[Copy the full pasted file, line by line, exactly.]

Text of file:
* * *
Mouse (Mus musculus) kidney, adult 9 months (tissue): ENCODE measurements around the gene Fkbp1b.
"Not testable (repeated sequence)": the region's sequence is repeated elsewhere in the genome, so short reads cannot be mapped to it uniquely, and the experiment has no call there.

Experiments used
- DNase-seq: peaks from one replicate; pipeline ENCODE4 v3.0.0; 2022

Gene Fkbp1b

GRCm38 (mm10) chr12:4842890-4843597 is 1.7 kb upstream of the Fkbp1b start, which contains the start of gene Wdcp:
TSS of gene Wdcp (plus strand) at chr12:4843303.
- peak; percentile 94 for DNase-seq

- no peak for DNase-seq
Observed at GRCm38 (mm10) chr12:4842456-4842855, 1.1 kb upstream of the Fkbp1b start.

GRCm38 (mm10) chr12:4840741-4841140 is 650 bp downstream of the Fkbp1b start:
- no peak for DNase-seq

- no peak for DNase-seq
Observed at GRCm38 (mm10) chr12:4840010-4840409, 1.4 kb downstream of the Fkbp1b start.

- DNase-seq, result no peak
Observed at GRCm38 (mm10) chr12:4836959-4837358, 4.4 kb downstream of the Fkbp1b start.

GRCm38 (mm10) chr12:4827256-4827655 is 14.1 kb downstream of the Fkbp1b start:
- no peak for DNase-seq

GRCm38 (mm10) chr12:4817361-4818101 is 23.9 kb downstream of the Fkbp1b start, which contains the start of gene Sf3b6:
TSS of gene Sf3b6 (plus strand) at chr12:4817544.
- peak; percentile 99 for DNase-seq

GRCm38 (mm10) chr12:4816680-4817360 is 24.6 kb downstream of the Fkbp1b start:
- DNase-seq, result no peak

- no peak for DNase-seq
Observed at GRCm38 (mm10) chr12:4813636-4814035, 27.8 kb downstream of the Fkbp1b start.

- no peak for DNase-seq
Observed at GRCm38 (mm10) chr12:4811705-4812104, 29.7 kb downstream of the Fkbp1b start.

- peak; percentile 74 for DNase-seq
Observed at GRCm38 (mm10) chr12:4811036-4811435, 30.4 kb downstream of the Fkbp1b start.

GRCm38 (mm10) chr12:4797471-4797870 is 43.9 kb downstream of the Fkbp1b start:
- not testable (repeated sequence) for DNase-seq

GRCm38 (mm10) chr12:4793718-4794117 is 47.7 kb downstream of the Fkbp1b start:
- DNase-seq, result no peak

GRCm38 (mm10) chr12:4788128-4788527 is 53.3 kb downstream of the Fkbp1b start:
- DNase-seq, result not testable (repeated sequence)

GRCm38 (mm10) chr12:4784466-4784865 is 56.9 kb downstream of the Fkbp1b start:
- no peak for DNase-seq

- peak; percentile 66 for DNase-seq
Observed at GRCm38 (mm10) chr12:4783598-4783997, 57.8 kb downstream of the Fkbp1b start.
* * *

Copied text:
Mouse (Mus musculus) kidney, adult 9 months (tissue): ENCODE measurements around the gene Fkbp1b.
"Not testable (repeated sequence)": the region's sequence is repeated elsewhere in the genome, so short reads cannot be mapped to it uniquely, and the experiment has no call there.

Experiments used
- DNase-seq: peaks from one replicate; pipeline ENCODE4 v3.0.0; 2022

Gene Fkbp1b

GRCm38 (mm10) chr12:4842890-4843597 is 1.7 kb upstream of the Fkbp1b start, which contains the start of gene Wdcp:
TSS of gene Wdcp (plus strand) at chr12:4843303.
- peak; percentile 94 for DNase-seq

- no peak for DNase-seq
Observed at GRCm38 (mm10) chr12:4842456-4842855, 1.1 kb upstream of the Fkbp1b start.

GRCm38 (mm10) chr12:4840741-4841140 is 650 bp downstream of the Fkbp1b start:
- no peak for DNase-seq

- no peak for DNase-seq
Observed at GRCm38 (mm10) chr12:4840010-4840409, 1.4 kb downstream of the Fkbp1b start.

- DNase-seq, result no peak
Observed at GRCm38 (mm10) chr12:4836959-4837358, 4.4 kb downstream of the Fkbp1b start.

GRCm38 (mm10) chr12:4827256-4827655 is 14.1 kb downstream of the Fkbp1b start:
- no peak for DNase-seq

GRCm38 (mm10) chr12:4817361-4818101 is 23.9 kb downstream of the Fkbp1b start, which contains the start of gene Sf3b6:
TSS of gene Sf3b6 (plus strand) at chr12:4817544.
- peak; percentile 99 for DNase-seq

GRCm38 (mm10) chr12:4816680-4817360 is 24.6 kb downstream of the Fkbp1b start:
- DNase-seq, result no peak

- no peak for DNase-seq
Observed at GRCm38 (mm10) chr12:4813636-4814035, 27.8 kb downstream of the Fkbp1b start.

- no peak for DNase-seq
Observed at GRCm38 (mm10) chr12:4811705-4812104, 29.7 kb downstream of the Fkbp1b start.

- peak; percentile 74 for DNase-seq
Observed at GRCm38 (mm10) chr12:4811036-4811435, 30.4 kb downstream of the Fkbp1b start.

GRCm38 (mm10) chr12:4797471-4797870 is 43.9 kb downstream of the Fkbp1b start:
- not testable (repeated sequence) for DNase-seq

GRCm38 (mm10) chr12:4793718-4794117 is 47.7 kb downstream of the Fkbp1b start:
- DNase-seq, result no peak

GRCm38 (mm10) chr12:4788128-4788527 is 53.3 kb downstream of the Fkbp1b start:
- DNase-seq, result not testable (repeated sequence)

GRCm38 (mm10) chr12:4784466-4784865 is 56.9 kb downstream of the Fkbp1b start:
- no peak for DNase-seq

- peak; percentile 66 for DNase-seq
Observed at GRCm38 (mm10) chr12:4783598-4783997, 57.8 kb downstream of the Fkbp1b start.